I was already dressed, in the clothes I wear to work everyday only cleaner. My hair was the same as ever. He could take me or leave me, but what he saw was what he would get. Or, of course, not. Up to him.

I knew who did his hair. She was really good, and I couldn’t believe he wanted to change stylists. And no stylist in her right mind would want to ditch Jack W. Russell. So what, aside from hair styling, could he possibly want with me?

As I walked over to his mansion of a trailer, I could hear dogs yapping and snapping and growling in the way only Jack Russells carry on. They don’t know the meaning of lie down, shut up and take a nap.

The door opened, and a white Jack with one black ear and a black eye patch peeled off and ran over to me, jumping at my knees. She (I checked) was panting enthusiastically and staring at my right hand. Ah, I thought, the runaway hoping for another ball. But she wasn’t the same dog. He was a tricolor—white, brown and black and much bigger than the cutie at my feet. No one could have mistaken him for a her. I picked her up and she snuggled into my arms. Surprising, really. I wouldn’t have expected her to be so—I don’t know—personable? Affectionate? Looking at the boiling mob I had to think she was a people dog, starved for one-on-one.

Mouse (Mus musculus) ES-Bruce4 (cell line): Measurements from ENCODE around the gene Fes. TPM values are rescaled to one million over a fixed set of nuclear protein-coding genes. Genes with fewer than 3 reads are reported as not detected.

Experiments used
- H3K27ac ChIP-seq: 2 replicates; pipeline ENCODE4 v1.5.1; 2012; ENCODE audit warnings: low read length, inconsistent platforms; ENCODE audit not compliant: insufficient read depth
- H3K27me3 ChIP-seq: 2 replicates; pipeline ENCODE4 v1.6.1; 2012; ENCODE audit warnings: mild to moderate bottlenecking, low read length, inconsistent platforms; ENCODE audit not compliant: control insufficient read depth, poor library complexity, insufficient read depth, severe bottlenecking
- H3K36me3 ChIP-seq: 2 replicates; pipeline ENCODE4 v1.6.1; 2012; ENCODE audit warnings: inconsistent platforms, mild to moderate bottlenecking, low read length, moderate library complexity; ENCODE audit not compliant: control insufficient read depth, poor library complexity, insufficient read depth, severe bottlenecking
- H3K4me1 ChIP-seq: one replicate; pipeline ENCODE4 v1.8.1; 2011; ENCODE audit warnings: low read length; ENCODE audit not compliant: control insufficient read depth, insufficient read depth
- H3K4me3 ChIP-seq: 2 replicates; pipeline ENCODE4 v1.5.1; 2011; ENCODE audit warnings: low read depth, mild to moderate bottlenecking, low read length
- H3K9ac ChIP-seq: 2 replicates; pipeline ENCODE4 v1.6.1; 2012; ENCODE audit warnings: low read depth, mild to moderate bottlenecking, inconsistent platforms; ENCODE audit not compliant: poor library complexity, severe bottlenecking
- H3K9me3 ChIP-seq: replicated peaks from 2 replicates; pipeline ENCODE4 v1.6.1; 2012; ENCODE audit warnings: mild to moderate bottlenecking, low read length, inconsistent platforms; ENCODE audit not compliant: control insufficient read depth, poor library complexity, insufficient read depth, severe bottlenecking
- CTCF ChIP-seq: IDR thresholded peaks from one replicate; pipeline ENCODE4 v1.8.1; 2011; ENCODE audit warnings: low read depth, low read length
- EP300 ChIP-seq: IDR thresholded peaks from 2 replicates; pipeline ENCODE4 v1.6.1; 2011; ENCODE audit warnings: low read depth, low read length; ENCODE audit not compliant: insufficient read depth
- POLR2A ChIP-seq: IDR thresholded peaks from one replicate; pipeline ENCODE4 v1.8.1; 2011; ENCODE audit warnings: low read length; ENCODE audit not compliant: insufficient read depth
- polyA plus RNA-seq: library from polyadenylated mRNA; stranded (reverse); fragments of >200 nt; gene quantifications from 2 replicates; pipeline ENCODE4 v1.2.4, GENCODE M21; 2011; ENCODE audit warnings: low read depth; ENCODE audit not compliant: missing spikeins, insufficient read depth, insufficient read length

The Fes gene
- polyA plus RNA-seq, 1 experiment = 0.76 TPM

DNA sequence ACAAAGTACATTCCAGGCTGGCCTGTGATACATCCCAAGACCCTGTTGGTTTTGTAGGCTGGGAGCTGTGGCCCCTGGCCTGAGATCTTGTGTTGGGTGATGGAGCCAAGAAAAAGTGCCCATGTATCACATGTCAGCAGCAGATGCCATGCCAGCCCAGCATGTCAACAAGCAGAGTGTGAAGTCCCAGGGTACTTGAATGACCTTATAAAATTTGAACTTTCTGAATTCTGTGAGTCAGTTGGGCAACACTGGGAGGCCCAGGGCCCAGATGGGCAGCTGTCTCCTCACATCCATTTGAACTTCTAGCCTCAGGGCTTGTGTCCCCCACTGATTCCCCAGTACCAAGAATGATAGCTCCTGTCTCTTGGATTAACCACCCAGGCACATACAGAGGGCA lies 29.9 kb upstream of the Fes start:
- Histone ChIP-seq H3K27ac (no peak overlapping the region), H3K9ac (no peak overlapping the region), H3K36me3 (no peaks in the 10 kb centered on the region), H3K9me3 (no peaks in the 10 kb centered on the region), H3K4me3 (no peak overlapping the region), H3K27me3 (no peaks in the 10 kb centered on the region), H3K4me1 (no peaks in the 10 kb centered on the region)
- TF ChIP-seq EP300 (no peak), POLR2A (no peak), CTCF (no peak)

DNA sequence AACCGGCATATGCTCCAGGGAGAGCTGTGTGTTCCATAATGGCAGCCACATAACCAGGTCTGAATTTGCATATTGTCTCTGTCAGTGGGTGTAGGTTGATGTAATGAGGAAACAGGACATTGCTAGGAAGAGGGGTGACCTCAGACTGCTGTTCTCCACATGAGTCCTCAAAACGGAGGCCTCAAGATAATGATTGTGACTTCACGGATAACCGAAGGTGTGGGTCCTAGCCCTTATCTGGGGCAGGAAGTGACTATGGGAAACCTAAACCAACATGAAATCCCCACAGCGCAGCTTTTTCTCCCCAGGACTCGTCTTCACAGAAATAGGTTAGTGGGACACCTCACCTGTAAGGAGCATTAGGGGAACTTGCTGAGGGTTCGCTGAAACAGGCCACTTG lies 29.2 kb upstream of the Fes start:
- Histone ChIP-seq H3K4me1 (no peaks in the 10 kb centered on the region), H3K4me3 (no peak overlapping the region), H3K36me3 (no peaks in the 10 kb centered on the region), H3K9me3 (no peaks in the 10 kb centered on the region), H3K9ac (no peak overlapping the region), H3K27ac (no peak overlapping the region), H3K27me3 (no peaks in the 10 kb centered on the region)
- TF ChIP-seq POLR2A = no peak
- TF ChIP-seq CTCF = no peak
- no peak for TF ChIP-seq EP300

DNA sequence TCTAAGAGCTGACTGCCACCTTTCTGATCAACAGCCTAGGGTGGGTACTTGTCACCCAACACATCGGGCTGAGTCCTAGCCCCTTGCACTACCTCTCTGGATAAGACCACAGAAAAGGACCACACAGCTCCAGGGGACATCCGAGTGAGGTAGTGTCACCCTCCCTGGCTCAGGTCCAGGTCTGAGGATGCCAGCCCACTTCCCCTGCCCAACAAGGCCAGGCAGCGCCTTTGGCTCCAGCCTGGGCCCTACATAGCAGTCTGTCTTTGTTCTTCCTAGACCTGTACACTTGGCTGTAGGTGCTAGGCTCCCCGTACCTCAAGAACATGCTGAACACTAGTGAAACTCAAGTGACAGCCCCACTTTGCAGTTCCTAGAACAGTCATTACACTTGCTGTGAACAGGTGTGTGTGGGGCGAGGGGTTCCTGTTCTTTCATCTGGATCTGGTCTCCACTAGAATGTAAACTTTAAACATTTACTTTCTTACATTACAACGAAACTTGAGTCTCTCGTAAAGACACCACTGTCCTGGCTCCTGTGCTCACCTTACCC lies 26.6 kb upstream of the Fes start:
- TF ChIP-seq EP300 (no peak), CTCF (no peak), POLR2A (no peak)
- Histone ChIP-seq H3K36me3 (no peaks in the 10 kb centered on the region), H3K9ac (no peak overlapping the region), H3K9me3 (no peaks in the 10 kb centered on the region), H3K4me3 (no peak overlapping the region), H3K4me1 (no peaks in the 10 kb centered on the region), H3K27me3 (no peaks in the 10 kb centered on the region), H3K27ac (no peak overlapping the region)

“That’s Daisy,” said the P.A. “She’s a good dog. Away from these untrainable idiots she’s almost sensible.”

“Untrainable?” boomed a voice from inside the trailer. “No dog is untrainable. You just need the key, and this young lady seems to have it.” Jack W. Russell leaned against the door frame, looking edible. The pack dissolved and regrouped around his feet. Daisy stayed with me.

“Why would you say that?” I asked. “I just got here.”

“Ah, but Daisy knows.”

Before I could speak again he went on. “Welcome, Mandy. Kind of you to come. What do you think of my pack? I’ve been training them for the Terrier Trials in Monterey, and they’re going really well.”

He opened the door wide and motioned me in. The trailer was cool and dark. It smelled like Fosters. It smelled like home.

I’d been away a long time, with no plan to return any time soon. My work was here. My life was here. Daisy reached up and licked me on the nose. The P.A. shepherded the rest into their air-conditioned kennel.

“See this is the thing,” Jack said, cuddling his bottle of beer. “I’ve got these dogs. They need to be trained, but I can’t do it. Why don’t you give it a go?”

What was he on about?

“You have the wrong person, Mr. Russell. I’m a hairstylist. I work with hair, not dogs.” I took a big swig of my beer.